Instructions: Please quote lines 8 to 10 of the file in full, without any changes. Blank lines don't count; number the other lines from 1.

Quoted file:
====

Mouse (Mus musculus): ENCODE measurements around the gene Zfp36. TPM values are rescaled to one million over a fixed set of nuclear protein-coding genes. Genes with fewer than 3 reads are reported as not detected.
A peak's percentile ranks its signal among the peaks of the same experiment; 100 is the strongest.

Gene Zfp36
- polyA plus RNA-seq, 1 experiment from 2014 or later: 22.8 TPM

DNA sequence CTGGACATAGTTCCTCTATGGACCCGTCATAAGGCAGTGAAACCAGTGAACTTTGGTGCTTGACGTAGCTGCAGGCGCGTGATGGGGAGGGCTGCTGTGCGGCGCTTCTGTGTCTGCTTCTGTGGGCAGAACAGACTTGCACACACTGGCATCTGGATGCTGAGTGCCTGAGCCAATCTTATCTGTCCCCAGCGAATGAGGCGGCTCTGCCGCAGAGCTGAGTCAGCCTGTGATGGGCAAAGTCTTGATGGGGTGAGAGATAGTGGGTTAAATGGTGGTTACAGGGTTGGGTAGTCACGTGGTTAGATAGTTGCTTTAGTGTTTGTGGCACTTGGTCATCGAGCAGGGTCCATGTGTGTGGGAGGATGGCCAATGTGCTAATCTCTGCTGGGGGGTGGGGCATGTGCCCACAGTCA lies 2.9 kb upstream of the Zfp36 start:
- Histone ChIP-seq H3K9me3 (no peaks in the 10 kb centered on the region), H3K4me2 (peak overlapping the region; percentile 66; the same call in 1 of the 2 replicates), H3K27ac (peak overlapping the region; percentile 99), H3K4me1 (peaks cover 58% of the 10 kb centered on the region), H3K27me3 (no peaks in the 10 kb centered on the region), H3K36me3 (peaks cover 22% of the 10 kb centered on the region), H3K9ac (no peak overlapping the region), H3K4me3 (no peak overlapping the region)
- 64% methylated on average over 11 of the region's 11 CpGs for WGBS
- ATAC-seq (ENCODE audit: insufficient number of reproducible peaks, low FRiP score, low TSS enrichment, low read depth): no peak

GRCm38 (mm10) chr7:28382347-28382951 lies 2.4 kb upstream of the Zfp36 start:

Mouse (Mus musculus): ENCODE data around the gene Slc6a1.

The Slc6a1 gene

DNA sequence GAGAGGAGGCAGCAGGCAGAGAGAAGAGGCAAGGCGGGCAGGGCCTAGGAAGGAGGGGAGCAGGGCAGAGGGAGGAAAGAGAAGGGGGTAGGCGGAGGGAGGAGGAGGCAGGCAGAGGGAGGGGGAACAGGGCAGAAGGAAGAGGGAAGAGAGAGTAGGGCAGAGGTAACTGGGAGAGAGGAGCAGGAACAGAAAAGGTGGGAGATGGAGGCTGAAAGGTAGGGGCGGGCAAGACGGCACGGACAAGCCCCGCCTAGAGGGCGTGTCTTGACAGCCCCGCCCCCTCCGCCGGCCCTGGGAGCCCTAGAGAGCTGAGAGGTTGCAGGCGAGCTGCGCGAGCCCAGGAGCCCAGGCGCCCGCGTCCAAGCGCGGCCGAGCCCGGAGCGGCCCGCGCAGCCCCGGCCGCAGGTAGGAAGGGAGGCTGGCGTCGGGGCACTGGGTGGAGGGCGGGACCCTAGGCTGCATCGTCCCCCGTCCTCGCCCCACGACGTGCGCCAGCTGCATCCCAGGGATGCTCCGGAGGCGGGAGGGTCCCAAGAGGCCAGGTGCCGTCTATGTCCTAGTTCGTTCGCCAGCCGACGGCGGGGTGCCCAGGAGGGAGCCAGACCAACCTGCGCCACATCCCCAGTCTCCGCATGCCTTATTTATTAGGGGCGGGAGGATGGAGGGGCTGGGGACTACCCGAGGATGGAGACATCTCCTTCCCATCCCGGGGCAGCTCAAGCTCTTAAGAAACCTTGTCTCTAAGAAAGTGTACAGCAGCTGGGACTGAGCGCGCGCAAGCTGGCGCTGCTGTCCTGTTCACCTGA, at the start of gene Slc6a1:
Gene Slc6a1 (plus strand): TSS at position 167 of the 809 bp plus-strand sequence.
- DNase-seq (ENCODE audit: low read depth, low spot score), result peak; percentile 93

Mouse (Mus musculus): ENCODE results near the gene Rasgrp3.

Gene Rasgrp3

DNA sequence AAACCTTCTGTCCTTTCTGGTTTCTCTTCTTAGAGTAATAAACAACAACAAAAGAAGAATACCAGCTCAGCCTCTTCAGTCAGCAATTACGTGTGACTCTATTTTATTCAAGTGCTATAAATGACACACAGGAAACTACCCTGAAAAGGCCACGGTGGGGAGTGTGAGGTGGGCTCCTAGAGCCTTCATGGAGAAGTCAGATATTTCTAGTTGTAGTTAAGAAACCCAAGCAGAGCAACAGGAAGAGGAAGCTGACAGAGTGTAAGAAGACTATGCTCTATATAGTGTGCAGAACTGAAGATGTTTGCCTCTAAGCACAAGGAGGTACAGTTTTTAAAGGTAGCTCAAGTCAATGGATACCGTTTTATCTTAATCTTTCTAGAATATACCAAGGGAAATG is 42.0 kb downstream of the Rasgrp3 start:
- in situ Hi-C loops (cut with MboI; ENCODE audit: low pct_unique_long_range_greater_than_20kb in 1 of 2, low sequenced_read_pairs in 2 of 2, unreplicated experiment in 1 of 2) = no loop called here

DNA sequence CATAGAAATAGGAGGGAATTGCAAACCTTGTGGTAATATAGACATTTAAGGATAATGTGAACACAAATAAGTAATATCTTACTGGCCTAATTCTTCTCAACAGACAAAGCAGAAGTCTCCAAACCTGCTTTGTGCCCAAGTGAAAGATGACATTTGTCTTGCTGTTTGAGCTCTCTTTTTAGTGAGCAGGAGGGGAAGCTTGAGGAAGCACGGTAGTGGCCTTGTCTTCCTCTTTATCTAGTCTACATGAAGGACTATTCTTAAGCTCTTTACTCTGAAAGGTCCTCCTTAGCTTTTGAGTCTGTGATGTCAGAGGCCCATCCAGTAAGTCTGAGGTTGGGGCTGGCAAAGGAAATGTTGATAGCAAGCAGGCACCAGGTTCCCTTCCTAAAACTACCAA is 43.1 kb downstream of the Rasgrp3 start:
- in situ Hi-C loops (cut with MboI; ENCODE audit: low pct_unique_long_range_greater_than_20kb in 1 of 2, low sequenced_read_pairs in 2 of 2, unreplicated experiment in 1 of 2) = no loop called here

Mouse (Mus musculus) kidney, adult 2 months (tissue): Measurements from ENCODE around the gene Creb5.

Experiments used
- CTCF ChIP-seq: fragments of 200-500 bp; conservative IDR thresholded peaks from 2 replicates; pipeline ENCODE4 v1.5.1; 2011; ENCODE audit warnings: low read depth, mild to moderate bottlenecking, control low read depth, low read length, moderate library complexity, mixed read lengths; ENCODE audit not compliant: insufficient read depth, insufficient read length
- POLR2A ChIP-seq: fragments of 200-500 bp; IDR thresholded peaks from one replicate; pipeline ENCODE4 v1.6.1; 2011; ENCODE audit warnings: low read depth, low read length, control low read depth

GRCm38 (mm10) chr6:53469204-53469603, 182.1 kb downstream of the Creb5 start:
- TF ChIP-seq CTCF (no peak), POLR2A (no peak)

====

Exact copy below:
- ATAC-seq (ENCODE audit: insufficient number of reproducible peaks, low FRiP score, low TSS enrichment, low read depth): no peak

GRCm38 (mm10) chr7:28382347-28382951 lies 2.4 kb upstream of the Zfp36 start:

Mouse (Mus musculus): ENCODE data around the gene Slc6a1.